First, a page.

Mario Gotze will need to “take a step down in his career” if the decision is taken by Borussia Dortmund to set him free, says Lothar Matthaus, with it unlikely that the World Cup winner will find “a top club”.
A man who fired Germany to global glory in 2014 is approaching the end of his current contract.
Dortmund have offered no indication that they will be looking to agree fresh terms with the 27-year-old midfielder.
That means he will drop into the free agency pool over the summer.
Gotze will be given the opportunity to take on a new challenge, potentially allowing him to rediscover a spark which has been lost since his memorable showing against Argentina six years ago.
Bayern Munich allowed him to return to Dortmund in 2016, but the once highly-rated playmaker has been a shadow of his former self.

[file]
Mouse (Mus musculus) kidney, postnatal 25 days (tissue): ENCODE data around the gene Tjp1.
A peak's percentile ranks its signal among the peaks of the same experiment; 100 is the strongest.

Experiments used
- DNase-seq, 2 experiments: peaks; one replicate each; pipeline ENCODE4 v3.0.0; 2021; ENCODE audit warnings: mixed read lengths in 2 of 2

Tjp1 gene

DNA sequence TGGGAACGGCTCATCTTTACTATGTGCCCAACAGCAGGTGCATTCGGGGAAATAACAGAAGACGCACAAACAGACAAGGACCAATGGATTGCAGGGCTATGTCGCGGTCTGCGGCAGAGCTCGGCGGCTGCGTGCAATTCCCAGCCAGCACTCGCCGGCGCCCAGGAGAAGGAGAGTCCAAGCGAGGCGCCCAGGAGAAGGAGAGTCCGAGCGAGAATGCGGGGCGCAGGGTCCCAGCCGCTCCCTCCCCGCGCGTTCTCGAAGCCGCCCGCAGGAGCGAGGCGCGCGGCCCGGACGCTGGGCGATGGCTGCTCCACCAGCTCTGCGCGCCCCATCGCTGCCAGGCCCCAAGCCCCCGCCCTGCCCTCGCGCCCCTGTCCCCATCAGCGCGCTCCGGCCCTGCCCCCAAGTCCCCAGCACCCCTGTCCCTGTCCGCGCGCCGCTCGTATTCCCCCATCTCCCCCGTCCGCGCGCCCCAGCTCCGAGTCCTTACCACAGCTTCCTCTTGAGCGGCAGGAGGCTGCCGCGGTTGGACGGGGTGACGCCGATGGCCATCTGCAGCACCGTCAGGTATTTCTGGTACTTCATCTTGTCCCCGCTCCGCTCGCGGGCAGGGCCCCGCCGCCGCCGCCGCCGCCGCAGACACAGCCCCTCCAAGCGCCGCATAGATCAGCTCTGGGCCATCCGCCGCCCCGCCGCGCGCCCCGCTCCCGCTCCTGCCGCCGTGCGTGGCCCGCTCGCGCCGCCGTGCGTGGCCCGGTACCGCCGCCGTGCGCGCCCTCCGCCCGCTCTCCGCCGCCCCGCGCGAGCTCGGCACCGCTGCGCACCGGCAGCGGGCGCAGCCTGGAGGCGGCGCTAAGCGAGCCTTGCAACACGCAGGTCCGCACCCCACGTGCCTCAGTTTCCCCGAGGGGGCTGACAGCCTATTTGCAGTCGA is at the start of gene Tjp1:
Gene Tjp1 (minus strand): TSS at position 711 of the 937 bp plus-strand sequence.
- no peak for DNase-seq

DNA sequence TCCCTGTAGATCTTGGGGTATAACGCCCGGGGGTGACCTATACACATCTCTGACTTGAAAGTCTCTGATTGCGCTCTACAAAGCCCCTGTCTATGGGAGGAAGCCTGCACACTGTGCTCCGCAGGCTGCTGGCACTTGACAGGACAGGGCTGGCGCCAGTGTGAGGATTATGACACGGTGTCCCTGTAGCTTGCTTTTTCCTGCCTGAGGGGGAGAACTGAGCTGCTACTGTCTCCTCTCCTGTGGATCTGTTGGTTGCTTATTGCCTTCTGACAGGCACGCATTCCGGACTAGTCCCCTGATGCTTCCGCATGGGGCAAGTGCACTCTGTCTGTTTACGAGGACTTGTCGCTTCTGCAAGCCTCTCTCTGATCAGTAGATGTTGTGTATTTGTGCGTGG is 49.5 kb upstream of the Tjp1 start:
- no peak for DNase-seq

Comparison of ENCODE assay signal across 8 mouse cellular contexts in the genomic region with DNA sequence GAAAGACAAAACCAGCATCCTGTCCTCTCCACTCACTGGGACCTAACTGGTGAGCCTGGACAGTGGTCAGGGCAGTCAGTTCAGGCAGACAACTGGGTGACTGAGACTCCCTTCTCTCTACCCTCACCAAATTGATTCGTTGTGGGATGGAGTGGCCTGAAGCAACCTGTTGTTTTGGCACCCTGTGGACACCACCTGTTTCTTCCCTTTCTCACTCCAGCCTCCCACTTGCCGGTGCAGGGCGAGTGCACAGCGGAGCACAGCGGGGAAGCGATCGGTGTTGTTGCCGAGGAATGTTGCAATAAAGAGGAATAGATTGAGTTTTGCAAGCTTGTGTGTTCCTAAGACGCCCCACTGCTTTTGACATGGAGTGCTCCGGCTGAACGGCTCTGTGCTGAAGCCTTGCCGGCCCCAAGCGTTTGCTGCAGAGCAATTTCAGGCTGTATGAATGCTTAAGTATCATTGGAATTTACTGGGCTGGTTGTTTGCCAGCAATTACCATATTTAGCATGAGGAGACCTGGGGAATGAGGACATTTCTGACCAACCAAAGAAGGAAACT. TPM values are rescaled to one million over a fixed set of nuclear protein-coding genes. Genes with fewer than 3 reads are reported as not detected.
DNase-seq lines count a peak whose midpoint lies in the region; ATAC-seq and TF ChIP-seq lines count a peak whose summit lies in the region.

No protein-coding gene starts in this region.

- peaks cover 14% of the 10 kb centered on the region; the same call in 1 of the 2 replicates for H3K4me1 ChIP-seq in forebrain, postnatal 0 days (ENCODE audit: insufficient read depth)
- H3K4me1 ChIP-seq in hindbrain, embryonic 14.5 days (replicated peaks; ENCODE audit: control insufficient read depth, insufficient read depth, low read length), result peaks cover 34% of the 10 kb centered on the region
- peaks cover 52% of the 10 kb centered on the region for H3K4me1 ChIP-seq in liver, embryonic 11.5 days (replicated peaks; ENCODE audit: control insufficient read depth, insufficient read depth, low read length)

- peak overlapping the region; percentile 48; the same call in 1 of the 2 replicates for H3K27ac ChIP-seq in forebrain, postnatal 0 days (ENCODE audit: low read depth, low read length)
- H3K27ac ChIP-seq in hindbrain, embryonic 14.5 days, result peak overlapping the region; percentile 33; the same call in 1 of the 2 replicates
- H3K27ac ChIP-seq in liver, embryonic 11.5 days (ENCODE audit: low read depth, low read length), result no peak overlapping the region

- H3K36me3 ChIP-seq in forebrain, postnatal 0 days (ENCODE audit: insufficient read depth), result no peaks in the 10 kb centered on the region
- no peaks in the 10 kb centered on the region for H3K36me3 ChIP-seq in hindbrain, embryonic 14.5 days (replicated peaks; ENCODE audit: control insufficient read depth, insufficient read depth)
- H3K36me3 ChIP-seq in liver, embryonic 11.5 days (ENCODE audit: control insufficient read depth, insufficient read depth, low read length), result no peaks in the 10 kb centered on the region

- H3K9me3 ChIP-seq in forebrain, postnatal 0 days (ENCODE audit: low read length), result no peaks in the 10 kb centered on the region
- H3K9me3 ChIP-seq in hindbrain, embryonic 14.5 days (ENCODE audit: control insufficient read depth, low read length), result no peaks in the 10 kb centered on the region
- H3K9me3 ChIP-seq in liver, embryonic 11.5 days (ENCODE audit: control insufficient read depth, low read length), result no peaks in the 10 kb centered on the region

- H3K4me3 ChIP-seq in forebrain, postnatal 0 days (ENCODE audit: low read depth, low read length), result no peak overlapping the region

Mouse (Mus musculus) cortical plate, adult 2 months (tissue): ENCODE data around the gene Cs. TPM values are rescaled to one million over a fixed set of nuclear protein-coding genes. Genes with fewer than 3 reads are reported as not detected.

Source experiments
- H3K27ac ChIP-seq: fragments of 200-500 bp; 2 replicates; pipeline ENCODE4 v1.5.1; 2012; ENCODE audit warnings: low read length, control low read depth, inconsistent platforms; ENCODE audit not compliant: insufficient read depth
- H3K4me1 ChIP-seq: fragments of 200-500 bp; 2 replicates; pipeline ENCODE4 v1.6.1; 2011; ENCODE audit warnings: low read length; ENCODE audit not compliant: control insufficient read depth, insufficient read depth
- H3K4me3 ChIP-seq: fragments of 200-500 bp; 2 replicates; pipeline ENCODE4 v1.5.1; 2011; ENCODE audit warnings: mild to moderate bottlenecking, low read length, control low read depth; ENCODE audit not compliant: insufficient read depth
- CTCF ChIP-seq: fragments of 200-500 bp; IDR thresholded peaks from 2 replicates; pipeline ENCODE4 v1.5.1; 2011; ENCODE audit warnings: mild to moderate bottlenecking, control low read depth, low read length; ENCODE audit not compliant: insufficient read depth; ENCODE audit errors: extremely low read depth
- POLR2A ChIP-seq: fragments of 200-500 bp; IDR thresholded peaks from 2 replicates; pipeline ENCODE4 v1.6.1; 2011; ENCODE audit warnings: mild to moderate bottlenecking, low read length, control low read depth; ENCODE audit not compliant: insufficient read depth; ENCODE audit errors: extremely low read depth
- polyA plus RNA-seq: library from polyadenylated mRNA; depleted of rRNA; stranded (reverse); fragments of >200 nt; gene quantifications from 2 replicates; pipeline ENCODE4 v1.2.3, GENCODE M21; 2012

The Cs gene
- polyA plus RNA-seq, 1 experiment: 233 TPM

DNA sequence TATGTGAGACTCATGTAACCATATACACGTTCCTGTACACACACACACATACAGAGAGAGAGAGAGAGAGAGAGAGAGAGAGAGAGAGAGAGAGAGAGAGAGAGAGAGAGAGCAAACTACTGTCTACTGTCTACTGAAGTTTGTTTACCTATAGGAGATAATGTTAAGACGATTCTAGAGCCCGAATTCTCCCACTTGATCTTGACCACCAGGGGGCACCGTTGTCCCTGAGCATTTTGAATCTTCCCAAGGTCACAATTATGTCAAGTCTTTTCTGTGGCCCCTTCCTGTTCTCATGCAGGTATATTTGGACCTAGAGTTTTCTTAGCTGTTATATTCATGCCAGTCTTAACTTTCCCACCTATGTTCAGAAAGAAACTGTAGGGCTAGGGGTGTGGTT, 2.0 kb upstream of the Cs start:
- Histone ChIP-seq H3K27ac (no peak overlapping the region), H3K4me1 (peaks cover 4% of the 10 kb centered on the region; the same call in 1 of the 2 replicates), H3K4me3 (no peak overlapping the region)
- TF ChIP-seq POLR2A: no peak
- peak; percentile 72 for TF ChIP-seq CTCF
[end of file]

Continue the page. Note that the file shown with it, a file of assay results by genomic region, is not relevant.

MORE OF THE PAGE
Only 14 goals have been recorded in 98 appearances, with just five Bundesliga starts taken in during the 2019-20 campaign.
It is now difficult to see how Gotze can entice a top club to take a gamble on him, with links to the likes of Liverpool having never been far away in the recent past.
He remains a player that Reds boss Jurgen Klopp knows well from their time together at Dortmund, but Matthaus believes ambition is going to have to be reined in.
The former Germany and Bayern star told Sky Deutschland: “I can't see him joining a top club.
“Mario has achieved so much and secured the World Cup for us [in 2014]. He had great years at Dortmund and also had his moments at Bayern. But you have to ask: Where is a type of player like Gotze in demand?
“He has to take a step down in his career, not just club-wise, but also in terms of salary.”
Gotze has admitted that living up to his billing on the back of netting a World Cup-winning goal has been difficult.
He told The Athletic: "Once I stop playing, it will probably be the experience I cherish most, the first thing that comes to mind. There is nothing more amazing [than the final goal].
"But for my active career, it was not that great, perhaps. The strong emotional response created huge expectations.
"It became lodged in people's minds that I was the guy to score decisive goals in decisive games all the time. That was the assumption out there."